Hussain Haqqani, a former Pakistani ambassador to the US, has written extensively on Pakistan's double game. “The state is willing to crush jihadi groups that engage in violence against Pakistani citizens and security personnel but has no qualms about the mobiliation of jihadis that target other countries, particularly India, Afghanistan, and even the United States,” he wrote in a recent column.

 “The problem with this policy has been that jihadi groups do not make the distinctions made by the government and often collaborate with each other on the ground.” Last month, a senior minister in Pakistan’s Punjab province made a startling assertion along the same lines. 

In an interview to BBC Urdu, Punjab Law Minister Rana Sanaullah said the government cannot take legal action against militant groups like Jamaat-ud-Dawah (JuD) and Jaish-e-Mohammad (JeM) as the “state itself remained involved” with them. In his explosive new book, Husain Haqqani reveals that an ex-chief of their spy agency had admitted to the involvement of “some retired Pakistani Army officers" in the 26/11 Mumbai terror attack.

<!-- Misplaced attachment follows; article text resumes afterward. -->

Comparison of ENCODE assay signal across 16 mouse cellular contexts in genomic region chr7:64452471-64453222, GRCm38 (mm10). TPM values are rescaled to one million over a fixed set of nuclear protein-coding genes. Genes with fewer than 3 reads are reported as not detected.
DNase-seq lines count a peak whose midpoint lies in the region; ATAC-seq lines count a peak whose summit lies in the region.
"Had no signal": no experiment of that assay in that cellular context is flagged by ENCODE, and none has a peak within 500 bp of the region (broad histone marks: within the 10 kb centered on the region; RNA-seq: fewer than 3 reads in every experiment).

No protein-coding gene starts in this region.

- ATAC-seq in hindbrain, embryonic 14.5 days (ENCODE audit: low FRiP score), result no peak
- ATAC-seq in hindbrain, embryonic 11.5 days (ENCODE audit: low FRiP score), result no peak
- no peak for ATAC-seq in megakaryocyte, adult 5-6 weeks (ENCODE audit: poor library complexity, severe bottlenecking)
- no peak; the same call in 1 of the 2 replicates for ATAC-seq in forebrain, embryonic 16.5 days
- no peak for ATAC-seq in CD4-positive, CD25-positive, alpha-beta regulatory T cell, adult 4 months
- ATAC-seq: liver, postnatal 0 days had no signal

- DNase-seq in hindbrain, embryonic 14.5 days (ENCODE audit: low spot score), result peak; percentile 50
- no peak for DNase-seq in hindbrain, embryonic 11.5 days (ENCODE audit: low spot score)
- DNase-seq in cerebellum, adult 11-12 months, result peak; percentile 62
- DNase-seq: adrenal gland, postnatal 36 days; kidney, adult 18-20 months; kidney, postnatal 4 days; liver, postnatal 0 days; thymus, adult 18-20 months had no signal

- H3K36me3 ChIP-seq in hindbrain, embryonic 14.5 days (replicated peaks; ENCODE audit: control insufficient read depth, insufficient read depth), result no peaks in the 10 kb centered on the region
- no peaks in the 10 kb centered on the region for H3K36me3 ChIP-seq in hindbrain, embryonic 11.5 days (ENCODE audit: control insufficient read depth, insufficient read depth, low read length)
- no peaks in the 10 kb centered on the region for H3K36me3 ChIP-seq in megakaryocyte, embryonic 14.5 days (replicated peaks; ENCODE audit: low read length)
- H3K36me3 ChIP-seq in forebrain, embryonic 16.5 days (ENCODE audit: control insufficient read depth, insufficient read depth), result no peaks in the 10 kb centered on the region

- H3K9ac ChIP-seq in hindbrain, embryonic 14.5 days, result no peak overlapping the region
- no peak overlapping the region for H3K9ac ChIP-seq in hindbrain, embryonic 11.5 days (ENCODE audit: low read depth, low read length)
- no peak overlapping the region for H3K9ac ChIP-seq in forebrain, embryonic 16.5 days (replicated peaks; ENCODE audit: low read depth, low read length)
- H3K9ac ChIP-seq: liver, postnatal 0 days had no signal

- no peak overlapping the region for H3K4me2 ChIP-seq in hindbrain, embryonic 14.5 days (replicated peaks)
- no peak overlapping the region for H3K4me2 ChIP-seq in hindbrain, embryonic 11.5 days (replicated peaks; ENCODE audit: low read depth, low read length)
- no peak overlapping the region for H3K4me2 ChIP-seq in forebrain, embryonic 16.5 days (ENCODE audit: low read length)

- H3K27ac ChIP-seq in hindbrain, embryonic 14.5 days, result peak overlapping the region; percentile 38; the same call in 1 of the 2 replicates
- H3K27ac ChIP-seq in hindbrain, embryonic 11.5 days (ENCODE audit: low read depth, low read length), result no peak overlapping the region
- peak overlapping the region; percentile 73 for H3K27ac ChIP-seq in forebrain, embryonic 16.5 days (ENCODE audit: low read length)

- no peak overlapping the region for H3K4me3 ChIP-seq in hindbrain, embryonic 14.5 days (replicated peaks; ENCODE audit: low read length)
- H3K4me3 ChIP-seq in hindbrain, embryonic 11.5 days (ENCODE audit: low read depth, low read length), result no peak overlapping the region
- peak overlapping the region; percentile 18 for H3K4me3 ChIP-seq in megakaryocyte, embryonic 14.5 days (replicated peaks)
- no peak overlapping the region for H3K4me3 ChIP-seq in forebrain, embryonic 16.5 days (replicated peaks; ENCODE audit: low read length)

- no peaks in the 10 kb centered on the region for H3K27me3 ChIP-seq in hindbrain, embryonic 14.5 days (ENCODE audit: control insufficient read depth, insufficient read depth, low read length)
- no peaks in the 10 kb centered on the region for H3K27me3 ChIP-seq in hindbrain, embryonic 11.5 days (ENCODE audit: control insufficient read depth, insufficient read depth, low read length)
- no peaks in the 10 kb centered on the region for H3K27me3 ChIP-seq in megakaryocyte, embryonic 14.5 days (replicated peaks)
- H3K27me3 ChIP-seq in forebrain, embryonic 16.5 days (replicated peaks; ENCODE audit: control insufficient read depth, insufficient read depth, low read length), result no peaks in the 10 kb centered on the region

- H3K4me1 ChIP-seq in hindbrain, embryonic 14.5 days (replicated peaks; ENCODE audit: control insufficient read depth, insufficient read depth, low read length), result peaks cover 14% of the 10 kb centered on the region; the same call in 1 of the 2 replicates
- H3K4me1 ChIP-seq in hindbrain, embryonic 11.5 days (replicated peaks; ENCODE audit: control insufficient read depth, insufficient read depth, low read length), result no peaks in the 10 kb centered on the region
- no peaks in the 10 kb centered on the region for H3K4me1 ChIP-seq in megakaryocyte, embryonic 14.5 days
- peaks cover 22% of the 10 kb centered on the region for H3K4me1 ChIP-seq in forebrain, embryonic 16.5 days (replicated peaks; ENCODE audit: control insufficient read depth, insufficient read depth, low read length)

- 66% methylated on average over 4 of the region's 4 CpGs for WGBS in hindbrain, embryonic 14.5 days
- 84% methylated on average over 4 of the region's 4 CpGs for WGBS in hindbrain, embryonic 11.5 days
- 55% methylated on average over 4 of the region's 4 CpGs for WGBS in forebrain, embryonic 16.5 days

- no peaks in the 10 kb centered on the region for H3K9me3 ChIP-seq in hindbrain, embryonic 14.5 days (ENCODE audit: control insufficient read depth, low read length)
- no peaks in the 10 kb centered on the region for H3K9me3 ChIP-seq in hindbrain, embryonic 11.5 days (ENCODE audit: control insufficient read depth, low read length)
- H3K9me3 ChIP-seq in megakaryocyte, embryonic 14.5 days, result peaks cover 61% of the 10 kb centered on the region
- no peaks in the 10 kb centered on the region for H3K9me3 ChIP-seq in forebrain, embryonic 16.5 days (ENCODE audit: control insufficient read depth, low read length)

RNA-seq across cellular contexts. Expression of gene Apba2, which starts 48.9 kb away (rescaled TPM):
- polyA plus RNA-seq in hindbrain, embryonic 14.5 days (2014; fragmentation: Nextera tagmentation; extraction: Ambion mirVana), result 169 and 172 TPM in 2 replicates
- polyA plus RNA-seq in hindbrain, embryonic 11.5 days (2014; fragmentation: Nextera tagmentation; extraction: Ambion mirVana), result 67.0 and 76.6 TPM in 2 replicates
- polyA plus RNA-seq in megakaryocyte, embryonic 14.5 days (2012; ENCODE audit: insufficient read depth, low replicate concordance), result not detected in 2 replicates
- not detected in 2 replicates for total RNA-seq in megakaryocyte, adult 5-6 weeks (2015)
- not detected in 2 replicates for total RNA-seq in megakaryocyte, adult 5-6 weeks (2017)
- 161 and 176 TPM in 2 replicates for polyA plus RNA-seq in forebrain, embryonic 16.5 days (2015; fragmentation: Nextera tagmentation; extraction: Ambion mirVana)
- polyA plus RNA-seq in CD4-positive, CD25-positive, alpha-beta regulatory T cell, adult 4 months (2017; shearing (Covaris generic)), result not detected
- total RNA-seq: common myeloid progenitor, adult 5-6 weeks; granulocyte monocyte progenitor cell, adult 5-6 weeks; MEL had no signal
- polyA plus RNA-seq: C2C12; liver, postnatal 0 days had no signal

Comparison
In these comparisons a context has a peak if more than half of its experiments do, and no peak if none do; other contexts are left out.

Lt. Gen. Shuja Pasha, who then headed Pakistan's Inter-Service Intelligence (ISI) agency, made the admission to his CIA counterpart, Gen. Michael Hayden at a meeting in Washington in December 2008, according to Haqqani’s new book. This is not new to India, but merely another confirmation of long-held suspicions. The book follows Pakistani-American Lashkar-e-Taiba operative David Headley’s revelations in a Mumbai special court earlier this year on the 26/11 attacks. 

Headley confessed that he was "handled" by senior officers in Pakistan’s premier spy agency, the ISI. He also confessed to having visited terror training camps in Pakistan, during the course of which he met and interacted with LeT commander Zaki-ur-Rehman Lakhvi and Jamaat-Ud-Dawa chief Hafiz Saeed.